From this point on, I am primarily working in the Stitch Painter program, accessorized with both the “Beading” module which provides the “brick” grid (“Comanche”) that I’ve found uniquely useful for this process as well as a “half-drop” (“Peyote”) grid, and the “Full Colour Import” module.  It was described as a “grid-based paint program” by Ingrid Boesel, the weaver who pointed it out to me, and is available from the developers at
From the estimate of the grid area I need for the component I will work on, I “Set Document Size” a few rows and columns larger.  I copy-and-paste the photo image onto selected grid areas in several trials: as counted, slightly larger and smaller, even and odd numbers of rows and columns, beginning on whole or half-unit rows – looking for the clearest rendering of the design in the photo, and checking for a corresponding number of units in linear details of the photo and the grid.  In theory, an error of one row or column, the difference of odd or even, will disrupt even the center of the design area.  I use greater rather than fewer number of colours in the paste process, waiting to make corrections by eye instead of forcing the software to make sharp decisions about subtle details.
19 screen viewTo begin the process of hand-corrections, I set up a working screen view of Stitch Painter grid and original photo side-by-side, such as this one from an earlier project.  I draw in corrections in a contrasting colour, beginning with the most clearly visible details and ranging out and around from there.  I keep criss-crossing the design area connecting, adjusting, counting twill ridges and units in straight-line details, trying to accommodate all the evidence of how the design was woven.  The design may mesh easily, or any correction to one area may distort another.  I try not to erase background details of the paste process before they are incorporated in the corrected version, and don’t fill areas or simplify clutter until the outlines are finalized.
Once I have prepared the individual components, I’m ready to begin combining separate design files on one larger grid.  Now is the time to get rid the stray colours left over from the paste process, and standardize the colours I’m using in the same palette positions in all component designs, to copy-and-paste them together.  I piece together component designs carefully for correct placement and proportions.  Accurate as they may have seemed individually, they may suddenly appear out of proportion to their neighbours or space available.  Sometimes this coordination goes surprisingly well: to fill in a missing area of complicated stems and foliage, I decided to copy-and-paste the relevant portion of the photograph, estimating the grid space by eye instead of painstaking counting, and it fell neatly into place.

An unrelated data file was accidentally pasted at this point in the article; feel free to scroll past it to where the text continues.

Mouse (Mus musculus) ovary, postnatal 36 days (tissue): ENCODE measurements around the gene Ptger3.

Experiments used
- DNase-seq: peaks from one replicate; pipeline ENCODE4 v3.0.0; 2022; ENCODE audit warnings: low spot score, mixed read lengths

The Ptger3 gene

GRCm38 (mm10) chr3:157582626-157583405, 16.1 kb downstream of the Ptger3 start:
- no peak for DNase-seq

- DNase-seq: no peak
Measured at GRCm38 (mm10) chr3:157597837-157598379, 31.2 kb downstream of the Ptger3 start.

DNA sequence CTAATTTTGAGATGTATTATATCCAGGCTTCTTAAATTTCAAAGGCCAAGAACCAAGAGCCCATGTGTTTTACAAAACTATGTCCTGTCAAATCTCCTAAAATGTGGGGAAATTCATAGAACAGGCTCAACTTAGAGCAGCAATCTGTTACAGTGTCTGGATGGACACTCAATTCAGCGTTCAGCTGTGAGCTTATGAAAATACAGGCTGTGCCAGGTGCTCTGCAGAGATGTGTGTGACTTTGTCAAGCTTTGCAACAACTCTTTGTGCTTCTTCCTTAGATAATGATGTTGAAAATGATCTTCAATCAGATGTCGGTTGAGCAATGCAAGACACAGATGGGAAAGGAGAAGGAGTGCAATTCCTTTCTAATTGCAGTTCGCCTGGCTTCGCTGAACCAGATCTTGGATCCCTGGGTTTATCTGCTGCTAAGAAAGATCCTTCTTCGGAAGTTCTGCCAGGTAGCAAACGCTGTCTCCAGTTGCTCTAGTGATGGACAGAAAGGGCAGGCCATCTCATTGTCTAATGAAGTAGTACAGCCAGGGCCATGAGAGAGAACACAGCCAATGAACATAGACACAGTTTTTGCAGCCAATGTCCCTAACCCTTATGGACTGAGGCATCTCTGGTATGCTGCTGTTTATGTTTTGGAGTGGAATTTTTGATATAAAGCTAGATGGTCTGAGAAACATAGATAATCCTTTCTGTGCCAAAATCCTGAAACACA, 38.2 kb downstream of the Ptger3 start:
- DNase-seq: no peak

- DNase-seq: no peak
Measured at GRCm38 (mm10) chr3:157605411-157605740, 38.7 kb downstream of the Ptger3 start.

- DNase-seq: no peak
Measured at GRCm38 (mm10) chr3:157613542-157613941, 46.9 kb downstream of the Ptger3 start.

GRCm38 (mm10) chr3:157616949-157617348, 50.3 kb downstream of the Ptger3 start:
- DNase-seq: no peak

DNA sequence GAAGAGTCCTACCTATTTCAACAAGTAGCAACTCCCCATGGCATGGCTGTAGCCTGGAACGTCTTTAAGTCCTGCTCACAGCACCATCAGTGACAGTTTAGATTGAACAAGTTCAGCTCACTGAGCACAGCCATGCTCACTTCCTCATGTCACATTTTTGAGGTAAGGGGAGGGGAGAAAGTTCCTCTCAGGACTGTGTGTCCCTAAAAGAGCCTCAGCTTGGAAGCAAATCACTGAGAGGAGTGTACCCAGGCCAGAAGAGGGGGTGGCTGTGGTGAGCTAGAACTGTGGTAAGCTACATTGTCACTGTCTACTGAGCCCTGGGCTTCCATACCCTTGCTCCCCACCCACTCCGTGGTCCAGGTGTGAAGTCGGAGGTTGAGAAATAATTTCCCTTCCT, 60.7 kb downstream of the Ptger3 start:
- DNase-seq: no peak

In view of uncertainties of transcription encountered so far, I made some general decisions verging on artistic license: I determined that lines (stems) and outlines, variable as they appeared due to yarn size, should be no more than two rows or 1 1/2 columns in thickness.  Because it was hard to distinguish the outline from the fill tones in both leaves and flowers in the photo, details may be inconsistent.  Some small unusual bits of foliage in the upper portion were hard to identify and therefore to represent: leaves? buds?  I added center-vein details to small leaves.  Perhaps most controversially, I removed the heavy foot device leaving the motif floating, though this is rarely seen in shawl motifs.
With the benefit of some experience weaving these designs, I should examine the design for unimportant, difficult-to-weave details (necessitating an extra weft bobbin for 1 or 2 grid units, for example).   Where awkward or inefficient weaving details were encountered, it was usually my “improvements” that were responsible.
Once all the transcribing and editing work has been done, it is important to remember it is all based on the front view.  Flip the entire design horizontally, using the “Brush” tool, to obtain the weaving-side view.  Name each colour used with a short, distinctive combination of letters.  In the talim system, the numbers of grid units (“nals”) and the relevant colour are combined in single, shorthand symbols.  “Set Origin” to count the rows and grid units from the bottom left corner.  “Generate Text Summary”.  Copy the text summary file to a word-processing program and give it a clear, roomy page layout.  Number the pages.


~ by Peter Harris on 18/03/2014.